|By Jeff (Year 1)|
The icy cold winter weather inspired me to search for a winter art activity and I found this one on Deep Space Sparkle: http://www.deepspacesparkle.com/2011/01/10/birch-trees-watercolor-lesson/. It has also been posted by quite a few other art blogs, including Mary Making: http://marymaking.blogspot.com.au/2009/10/winter-birch-trees-with-warm-or-cool.html
Lesson Materials: (per child)
Coloured tissue paper (blues, purples, reds, oranges, yellows)
1 thin paintbrush
1 thicker paintbrush
2 sheets A3 art paper
Black watercolour paint
1. Look at pictures of birch trees and discuss their shape and features.
2. Using a lead pencil, draw a line across the art paper (landscape position), about a hands-width from the top of the page.
3. Tear up pieces of coloured tissue paper in either daylight sky colours (we used navy, light blue and pale purple) or in sunset colours (red, orange, yellow).
4. Glue the tissue paper pieces onto the top section of the art paper (from the top of the page until the line you have drawn), overlapping the pieces and leaving no white gaps.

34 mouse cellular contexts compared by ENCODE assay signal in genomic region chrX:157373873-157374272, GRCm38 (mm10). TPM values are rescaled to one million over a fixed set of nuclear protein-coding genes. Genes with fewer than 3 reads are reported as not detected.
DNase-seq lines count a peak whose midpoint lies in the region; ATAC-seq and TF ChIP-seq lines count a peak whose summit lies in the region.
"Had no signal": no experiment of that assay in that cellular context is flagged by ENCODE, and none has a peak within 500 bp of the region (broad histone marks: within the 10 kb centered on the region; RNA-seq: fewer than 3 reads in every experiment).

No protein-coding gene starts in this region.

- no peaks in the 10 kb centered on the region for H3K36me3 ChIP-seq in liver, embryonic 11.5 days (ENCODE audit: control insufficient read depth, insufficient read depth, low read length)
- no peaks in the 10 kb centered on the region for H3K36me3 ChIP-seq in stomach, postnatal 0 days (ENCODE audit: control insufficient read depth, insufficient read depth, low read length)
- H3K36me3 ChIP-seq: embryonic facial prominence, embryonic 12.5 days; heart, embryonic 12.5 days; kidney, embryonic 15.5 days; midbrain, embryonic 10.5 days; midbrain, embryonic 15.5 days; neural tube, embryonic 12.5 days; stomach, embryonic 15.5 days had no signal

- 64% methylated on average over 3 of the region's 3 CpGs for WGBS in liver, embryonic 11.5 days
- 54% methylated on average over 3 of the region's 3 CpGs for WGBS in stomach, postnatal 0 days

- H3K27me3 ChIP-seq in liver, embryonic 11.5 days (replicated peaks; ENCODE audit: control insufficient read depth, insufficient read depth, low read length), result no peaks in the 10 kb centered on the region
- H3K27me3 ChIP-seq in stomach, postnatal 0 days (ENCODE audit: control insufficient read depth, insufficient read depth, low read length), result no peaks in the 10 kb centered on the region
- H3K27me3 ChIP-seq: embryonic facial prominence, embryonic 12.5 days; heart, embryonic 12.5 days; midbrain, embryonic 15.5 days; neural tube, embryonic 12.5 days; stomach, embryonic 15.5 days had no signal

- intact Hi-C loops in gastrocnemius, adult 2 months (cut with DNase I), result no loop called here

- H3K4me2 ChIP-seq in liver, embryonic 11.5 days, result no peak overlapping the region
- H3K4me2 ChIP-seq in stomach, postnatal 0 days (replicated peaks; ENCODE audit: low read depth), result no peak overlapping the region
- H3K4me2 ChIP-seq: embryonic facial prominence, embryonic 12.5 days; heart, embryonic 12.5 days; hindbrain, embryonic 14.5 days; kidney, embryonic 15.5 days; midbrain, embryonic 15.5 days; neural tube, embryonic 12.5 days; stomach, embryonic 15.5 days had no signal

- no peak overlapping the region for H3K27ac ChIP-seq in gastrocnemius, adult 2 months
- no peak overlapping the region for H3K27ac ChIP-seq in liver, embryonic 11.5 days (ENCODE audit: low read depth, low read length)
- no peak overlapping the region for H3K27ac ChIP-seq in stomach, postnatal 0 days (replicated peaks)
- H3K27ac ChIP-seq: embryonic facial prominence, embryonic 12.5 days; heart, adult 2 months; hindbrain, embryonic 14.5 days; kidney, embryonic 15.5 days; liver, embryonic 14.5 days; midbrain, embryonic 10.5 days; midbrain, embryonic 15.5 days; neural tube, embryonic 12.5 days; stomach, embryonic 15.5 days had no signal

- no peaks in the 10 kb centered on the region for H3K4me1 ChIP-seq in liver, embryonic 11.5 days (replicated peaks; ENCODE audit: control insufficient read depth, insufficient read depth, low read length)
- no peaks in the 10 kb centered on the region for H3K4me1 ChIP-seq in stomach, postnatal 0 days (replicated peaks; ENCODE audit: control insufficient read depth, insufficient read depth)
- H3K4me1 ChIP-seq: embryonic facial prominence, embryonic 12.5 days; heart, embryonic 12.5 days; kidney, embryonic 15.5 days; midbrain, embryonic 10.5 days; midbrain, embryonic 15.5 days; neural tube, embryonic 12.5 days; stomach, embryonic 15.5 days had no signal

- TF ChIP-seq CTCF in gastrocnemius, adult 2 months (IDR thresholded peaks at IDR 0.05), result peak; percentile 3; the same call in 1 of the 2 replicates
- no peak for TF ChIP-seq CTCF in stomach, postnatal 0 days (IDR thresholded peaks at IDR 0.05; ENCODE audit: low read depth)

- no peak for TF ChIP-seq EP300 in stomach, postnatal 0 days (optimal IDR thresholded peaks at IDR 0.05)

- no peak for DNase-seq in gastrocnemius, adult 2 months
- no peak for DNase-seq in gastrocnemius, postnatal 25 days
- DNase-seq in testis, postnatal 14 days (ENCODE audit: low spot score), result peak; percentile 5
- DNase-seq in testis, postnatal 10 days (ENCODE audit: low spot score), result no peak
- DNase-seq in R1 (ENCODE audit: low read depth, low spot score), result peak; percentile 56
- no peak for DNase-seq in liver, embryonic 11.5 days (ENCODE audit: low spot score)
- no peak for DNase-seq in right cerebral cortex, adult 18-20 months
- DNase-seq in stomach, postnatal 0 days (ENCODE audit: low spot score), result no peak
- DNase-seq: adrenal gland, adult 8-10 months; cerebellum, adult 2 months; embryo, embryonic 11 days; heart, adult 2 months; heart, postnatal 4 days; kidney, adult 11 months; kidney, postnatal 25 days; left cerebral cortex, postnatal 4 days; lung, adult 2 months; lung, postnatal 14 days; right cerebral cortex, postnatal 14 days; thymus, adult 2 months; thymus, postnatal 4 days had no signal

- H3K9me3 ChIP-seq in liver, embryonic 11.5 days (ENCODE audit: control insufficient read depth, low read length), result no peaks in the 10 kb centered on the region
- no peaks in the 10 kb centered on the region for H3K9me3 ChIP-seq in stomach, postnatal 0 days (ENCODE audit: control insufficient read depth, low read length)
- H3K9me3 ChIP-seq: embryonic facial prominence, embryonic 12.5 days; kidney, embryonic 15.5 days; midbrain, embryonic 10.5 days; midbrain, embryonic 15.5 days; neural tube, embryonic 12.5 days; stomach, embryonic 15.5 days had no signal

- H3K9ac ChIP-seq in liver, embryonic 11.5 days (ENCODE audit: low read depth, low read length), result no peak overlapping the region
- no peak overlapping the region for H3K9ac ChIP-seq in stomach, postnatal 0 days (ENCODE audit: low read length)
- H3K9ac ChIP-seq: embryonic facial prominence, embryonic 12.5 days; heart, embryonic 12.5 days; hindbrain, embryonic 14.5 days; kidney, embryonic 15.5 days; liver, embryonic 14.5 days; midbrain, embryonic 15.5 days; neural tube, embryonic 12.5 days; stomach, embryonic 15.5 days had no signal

5. Smooth the tissue paper out by gently painting over the tissue paper with a little PVA glue.
6. On a separate sheet of A3 art paper, draw 4-8 birch trees with a lead pencil, starting from the top of the page. Make them about the width of a finger and include a few small bumps and inconsistencies. The trees should be different sizes and slightly different shapes.
7. Using black watercolour paint and the thin paint brush, outline the trees.
8. Water-down the black paint to make grey. Using the thicker paintbrush, paint a strip about half the width of the trees down each tree on one side, as the shadow.
9. Using the skinny brush in black paint, paint thin markings and scars on the trees.
10. Leave the trees to dry.
11. Cut the trees out and stick them onto the coloured backgrounds using PVA glue (ensuring the top of the tree is pasted on the very top of the coloured background).
12. Discuss how shadows work, including demonstrating where our shadows are in relation to the sun and our bodies.
13. Using watered-down black watercolour paint (to make grey), paint a diagonal stip below each tree to make a shadow.
14. Using black watercolour paint and the skinny paintbrush, paint thin wispy stands of grass around the bases of the trees and anywhere else on the snowy background.
15. For artworks with the daylight skies- press a white oil pastel down in little blobs, to make small snow flakes on the coloured background.
|By Gabe (Year 2)|
|By Nive (Year 1)|
|By Sebaga (Year 2)|
|By Paige (Year 1)|
|By Marlo (Year 2)|
|By Ashley (Year 2)|
|By Dora (Year 2)|
|By Charlotte (Year 2)|
|By Austin (Year 1)|
|By Joss (Year 1)|
|My guided artwork|